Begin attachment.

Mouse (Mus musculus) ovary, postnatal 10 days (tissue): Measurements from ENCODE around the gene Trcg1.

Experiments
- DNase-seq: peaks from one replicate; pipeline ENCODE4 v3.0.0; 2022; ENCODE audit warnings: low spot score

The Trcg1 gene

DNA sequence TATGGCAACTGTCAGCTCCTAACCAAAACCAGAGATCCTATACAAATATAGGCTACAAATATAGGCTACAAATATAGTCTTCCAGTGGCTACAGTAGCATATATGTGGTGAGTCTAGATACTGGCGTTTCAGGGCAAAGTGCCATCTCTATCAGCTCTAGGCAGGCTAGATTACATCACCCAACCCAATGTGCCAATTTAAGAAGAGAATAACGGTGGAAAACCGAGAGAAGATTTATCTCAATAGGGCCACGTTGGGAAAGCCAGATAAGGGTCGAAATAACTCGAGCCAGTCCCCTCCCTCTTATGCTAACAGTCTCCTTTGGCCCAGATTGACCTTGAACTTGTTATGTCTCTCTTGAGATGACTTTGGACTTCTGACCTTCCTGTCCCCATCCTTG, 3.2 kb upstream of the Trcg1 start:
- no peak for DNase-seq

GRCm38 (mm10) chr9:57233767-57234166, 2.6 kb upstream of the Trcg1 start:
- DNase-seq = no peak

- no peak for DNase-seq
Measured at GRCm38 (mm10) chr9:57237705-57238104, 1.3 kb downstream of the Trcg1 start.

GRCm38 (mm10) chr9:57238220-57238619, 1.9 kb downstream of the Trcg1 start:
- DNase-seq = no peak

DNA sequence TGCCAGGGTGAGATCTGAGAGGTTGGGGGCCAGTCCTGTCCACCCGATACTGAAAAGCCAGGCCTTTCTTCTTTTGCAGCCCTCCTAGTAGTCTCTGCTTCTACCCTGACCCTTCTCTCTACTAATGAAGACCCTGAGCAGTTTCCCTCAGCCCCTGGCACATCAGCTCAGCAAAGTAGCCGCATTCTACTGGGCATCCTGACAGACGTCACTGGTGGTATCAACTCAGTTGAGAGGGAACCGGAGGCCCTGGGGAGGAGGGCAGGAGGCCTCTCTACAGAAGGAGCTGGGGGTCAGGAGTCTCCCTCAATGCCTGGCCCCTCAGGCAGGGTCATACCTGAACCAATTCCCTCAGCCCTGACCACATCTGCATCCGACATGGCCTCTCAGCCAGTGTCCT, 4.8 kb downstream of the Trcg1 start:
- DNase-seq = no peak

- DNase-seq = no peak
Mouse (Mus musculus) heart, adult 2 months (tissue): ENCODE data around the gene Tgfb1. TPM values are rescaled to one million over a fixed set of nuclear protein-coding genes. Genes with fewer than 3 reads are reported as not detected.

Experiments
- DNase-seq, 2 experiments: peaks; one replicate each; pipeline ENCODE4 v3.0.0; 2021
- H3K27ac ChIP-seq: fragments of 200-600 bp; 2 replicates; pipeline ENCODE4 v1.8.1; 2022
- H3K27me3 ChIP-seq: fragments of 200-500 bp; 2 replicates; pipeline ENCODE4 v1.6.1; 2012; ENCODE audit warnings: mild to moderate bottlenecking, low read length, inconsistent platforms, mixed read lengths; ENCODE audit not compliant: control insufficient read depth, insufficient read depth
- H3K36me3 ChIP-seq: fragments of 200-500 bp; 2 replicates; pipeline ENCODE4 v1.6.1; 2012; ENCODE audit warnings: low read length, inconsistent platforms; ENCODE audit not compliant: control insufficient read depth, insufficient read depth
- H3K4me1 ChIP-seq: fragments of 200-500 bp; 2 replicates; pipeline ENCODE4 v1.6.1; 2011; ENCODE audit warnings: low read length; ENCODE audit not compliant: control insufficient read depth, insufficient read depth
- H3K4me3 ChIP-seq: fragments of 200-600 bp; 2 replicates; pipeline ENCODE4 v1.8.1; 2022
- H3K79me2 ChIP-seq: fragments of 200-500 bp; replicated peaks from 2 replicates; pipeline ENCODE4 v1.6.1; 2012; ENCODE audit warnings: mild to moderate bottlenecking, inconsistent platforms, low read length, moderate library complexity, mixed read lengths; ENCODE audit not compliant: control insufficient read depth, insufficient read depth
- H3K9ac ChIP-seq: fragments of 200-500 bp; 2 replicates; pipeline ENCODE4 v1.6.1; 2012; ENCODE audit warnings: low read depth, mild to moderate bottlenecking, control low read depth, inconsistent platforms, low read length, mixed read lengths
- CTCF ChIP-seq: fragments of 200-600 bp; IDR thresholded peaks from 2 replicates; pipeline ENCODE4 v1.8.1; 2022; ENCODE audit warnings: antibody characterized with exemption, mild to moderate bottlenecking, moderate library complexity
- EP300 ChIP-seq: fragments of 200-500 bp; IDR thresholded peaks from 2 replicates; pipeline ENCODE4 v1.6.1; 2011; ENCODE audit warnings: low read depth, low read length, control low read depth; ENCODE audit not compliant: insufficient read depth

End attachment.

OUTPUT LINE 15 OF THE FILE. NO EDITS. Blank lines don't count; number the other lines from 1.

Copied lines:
- DNase-seq = no peak